Pain on the left side of the abdomen is common, and most people will experience it at some point in their lives. There are many causes of pain in this area, ranging from very minor to extremely serious. Some resolve on their own, while others require medical intervention.

Gas or Indigestion

A common cause of left side of abdomen pain is gas or indigestion. Gas is a normal part of digestion and can be caused by eating foods that don't agree with you. Normally, gas is expelled through burping or passing gas, but not always. If gas gets trapped inside the digestive system, it could lead to left-sided abdominal pain.



Another common cause of left side of the abdomen pain is constipation. Technically, constipation is defined as having fewer than three bowel movements in a week, but this varies from person to person. The more time that passes between bowel movements, the harder it is for the stool to pass. Constipation is very common and sends about 2.5 million people to the doctor every year.



Gastroenteritis is often called the stomach flu and can cause pain on the left side of the abdomen. It also causes watery stools, cramping, nausea, vomiting, and a low-grade fever. Most bouts of gastroenteritis are caused by viruses. Symptoms usually resolve in a day or two, but they can persist for a week or longer and can be anywhere from mild to severe.


Urinary Tract Infections

Another cause of left side of the abdomen pain is urinary tract infections (UTI) or an infection in the urinary system.

UTIs can affect the urethra, kidneys, or bladder. Left-sided abdominal pain is common with an infection that affects the left kidney. Urinary tract infections are very common, and one out of every five women gets one at some point in their lifetimes.


Kidney Stones

Kidney stones can also cause left-sided abdomen pain. These hard deposits of salts and minerals form inside the kidneys and pass into the ureters, where they can become stuck. Passing a kidney stone is extremely painful, but they generally do not cause complications after they pass.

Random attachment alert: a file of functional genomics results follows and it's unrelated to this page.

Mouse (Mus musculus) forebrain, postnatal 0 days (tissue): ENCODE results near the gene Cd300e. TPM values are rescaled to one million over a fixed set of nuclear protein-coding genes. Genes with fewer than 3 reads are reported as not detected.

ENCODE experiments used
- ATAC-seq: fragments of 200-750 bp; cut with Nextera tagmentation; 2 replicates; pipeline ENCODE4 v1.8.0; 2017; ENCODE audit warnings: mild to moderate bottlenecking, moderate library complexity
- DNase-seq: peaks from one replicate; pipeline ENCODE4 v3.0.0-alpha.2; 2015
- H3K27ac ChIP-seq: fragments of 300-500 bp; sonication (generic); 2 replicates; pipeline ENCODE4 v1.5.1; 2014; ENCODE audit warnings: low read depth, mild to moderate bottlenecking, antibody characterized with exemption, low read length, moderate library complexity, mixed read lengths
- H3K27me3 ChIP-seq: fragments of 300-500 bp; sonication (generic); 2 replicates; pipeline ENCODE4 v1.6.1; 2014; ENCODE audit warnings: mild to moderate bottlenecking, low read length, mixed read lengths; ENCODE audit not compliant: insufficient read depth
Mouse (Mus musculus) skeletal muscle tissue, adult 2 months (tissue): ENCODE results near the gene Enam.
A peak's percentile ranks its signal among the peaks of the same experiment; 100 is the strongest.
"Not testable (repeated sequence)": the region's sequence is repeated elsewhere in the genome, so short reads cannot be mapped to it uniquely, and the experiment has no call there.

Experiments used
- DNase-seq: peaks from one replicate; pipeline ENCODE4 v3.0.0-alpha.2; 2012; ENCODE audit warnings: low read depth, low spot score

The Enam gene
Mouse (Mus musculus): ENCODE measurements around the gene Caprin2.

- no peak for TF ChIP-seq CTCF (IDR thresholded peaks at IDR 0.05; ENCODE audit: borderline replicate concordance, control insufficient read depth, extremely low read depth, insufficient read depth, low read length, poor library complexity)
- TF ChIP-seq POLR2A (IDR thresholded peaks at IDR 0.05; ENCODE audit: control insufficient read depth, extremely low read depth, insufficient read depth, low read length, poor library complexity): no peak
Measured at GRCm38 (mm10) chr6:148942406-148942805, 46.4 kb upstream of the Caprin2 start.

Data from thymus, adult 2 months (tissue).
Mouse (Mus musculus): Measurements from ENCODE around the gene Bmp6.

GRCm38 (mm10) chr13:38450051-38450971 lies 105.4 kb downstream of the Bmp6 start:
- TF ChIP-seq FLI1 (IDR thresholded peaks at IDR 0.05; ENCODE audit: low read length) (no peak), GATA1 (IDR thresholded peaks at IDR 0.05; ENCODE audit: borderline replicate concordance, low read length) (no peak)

In some cases, they get stuck in the urinary tract, leading to a urinary tract infection. In these cases, they may need surgical removal.


Gynecological Conditions

Several gynecological conditions can cause left side of the abdomen pain.

  • Ovarian cysts are fluid-filled pockets in the ovary. They are common and most resolve on their own, though they may cause abdominal discomfort.
  • Mittelschmerz or ovulation pain occurs midway through a women's menstrual cycle when the ovary releases an egg. It is normal and rarely requires medical intervention.
  • Ectopic pregnancy is a more dangerous cause of left-sided abdominal pain and occurs when a fertilized egg implants into the fallopian tube instead of the uterus. This condition is life-threatening as it can cause the fallopian tube to rupture. Pelvic pain and light spotting or bleeding are other signs of an ectopic pregnancy.



Diverticulosis is when small pouches form and push through weak areas along the wall of the colon. Most people with this condition do not have any symptoms, but it can lead to pain in the abdomen and changes in bowel habits. It can also lead to complications, including bleeding and inflammation of these small pouches called diverticulitis.



Pancreatitis is the swelling or inflammation of the pancreas, which sits on the left side of the abdomen behind the stomach. Pancreatitis can cause left-sided abdominal pain as well as nausea, vomiting, fever, swelling in the upper left side of the abdomen, and jaundice. It can come on suddenly or be a chronic condition, and symptoms vary from person to person.


Crohn's Disease

Crohn's disease causes left side of the abdomen pain, along with many other symptoms, including diarrhea, constipation, and bloody stool. Crohn's disease often comes in cycles, flaring up and then going into remission for weeks or even years. About a half million people in the United States have Crohn's disease, and it has become more common over time.


Colon Cancer

Most pain on the left side of the abdomen is not caused by colon cancer, but this type of pain is one of many symptoms of this form of cancer.

Colon cancer occurs when abnormal growths in the abdomen turn into cancer. Some cases are asymptomatic, but other people experience persistent abdominal pain, unexplained weight loss, bloody stool, constipation, and diarrhea. Getting regular screenings for colon cancer is important for early diagnosis and treatment.


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